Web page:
• Example: development in Massachusetts, Connecticut, Rhode Island, Pennsylvania, and Maryland colonies
  • Identifying influential leaders in colonial society
  • Describing emerging colonial government
  • Examples: Mayflower Compact, representative government, town meetings, rule of law

    Local/National Standards:


    Primary Learning Objective(s):

    Students will identify theories concerning the disappearance of the colonists from Roanoke. Students will use the Internet to perform research. Students will write a play that includes dialogue, costumes and props. Students will use video cameras effectively. Students will use movie editing software to edit a movie they recorded.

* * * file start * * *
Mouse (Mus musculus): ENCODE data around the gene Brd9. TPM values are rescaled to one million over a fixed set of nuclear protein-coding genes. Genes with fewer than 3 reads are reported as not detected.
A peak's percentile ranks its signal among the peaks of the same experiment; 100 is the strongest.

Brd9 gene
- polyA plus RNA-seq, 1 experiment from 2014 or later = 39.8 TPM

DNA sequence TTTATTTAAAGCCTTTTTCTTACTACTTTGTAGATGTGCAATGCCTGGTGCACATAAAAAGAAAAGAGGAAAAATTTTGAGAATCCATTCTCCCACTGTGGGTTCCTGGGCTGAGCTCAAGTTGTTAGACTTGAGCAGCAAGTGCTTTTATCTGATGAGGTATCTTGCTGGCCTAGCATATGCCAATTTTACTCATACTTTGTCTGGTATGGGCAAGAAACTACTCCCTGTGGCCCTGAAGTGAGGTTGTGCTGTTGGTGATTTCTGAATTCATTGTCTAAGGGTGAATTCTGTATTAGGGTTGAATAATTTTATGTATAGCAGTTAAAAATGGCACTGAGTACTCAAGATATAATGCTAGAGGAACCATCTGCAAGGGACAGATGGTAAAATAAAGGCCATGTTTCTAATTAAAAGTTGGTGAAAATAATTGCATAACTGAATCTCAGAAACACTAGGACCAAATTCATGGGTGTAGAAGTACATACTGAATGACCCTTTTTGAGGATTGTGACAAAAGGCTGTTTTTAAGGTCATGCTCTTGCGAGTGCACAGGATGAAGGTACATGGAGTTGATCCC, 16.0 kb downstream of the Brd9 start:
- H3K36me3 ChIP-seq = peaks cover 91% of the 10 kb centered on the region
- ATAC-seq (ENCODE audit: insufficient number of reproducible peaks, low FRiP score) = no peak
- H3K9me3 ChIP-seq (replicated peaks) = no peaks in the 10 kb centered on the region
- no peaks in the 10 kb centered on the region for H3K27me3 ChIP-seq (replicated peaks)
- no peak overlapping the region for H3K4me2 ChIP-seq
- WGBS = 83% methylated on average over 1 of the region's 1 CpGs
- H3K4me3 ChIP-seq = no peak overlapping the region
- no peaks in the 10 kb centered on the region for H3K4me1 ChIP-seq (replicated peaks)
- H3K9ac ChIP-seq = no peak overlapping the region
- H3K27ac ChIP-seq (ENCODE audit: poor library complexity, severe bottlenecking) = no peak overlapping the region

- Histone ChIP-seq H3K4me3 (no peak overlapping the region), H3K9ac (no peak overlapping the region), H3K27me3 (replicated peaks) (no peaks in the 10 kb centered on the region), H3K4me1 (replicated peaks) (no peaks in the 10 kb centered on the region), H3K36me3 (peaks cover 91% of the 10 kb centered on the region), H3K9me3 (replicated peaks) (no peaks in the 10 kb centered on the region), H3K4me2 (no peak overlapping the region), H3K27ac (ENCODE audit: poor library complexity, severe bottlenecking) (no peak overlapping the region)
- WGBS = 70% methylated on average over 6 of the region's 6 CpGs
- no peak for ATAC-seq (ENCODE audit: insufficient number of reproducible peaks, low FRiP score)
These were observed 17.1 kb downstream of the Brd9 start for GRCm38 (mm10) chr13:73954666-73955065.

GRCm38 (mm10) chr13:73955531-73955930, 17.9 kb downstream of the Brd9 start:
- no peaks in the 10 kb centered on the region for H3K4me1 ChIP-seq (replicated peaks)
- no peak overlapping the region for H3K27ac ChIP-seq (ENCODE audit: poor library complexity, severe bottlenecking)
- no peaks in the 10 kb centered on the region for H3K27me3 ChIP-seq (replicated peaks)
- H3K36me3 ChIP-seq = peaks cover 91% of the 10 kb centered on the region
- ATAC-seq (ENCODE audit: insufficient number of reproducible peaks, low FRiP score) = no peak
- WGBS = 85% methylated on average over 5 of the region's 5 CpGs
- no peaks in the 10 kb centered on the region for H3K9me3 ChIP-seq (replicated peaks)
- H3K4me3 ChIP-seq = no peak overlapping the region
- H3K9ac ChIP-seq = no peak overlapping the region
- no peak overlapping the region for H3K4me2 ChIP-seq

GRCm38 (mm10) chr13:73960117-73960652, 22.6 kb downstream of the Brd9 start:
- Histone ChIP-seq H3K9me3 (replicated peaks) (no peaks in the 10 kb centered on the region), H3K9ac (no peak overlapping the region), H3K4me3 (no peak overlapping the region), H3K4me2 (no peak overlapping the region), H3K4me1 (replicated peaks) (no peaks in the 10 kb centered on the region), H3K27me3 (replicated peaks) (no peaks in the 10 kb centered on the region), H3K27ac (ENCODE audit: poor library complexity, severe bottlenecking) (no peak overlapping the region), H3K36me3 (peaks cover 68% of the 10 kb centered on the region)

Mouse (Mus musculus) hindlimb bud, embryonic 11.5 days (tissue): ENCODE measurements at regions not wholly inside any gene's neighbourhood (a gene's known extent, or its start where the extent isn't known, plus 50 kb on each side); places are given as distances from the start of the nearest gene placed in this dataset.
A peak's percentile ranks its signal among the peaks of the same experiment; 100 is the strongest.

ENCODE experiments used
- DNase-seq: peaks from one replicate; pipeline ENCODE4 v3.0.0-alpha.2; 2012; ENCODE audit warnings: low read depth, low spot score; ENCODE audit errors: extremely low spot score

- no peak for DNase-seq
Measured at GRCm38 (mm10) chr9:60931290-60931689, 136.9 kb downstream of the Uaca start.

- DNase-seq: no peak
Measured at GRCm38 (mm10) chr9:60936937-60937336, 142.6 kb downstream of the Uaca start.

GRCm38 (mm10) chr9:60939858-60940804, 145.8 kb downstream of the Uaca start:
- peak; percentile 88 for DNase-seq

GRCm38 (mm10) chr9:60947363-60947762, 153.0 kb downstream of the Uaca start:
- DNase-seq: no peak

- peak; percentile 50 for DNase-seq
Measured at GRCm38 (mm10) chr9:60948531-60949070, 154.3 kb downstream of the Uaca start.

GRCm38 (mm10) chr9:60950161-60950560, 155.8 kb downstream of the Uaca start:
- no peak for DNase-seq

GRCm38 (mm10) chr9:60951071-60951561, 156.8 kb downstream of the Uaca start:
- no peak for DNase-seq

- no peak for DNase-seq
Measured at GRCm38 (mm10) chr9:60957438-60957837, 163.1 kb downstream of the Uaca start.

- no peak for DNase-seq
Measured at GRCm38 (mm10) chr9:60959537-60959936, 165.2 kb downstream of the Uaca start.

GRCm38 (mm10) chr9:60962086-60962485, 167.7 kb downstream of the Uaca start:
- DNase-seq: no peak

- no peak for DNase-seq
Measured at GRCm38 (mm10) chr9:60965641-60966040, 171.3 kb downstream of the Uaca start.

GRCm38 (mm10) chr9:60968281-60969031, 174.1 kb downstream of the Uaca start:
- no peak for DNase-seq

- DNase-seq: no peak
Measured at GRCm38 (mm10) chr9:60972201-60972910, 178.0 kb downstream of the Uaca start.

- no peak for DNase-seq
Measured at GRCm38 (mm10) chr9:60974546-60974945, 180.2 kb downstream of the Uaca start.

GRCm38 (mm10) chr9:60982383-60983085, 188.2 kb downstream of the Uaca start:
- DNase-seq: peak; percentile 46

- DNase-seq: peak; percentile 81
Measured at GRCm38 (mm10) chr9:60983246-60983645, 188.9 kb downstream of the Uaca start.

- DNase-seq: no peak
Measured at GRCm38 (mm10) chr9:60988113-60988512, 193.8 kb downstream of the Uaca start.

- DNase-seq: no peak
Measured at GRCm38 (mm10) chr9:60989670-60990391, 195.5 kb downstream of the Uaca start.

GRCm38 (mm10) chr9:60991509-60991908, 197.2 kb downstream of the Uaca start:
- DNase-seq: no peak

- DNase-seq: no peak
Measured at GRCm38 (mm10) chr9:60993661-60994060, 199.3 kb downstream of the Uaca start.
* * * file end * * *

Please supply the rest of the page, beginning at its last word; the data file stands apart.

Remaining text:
Additional Learning Objective(s):

     Preparation Information 

    Total Duration:

    Greater than 120 Minutes

    Materials and Resources:

    Needed materials for props and costumes will vary based on student preference.

    Technology Resources Needed:

    Computer with Internet access, video cameras (preferably digital), movie editing software such as Movie Maker


    Students should have studied required text about the lost colony of Roanoke as part of their social studies curriculum. If needed, background information for teachers can be found at and Although not necessary it would be helpful for students to have had some experience using video cameras and movie editing software. Tutorials are available and should be used if students have no experience in these areas.

    1.)Review timeline of Roanoke colony with the class. Have students discuss what they think happened to the "lost colony" and record ideas.
    (Timeline Roanoke)
    This timeline provides a overview of the Roanoke colony.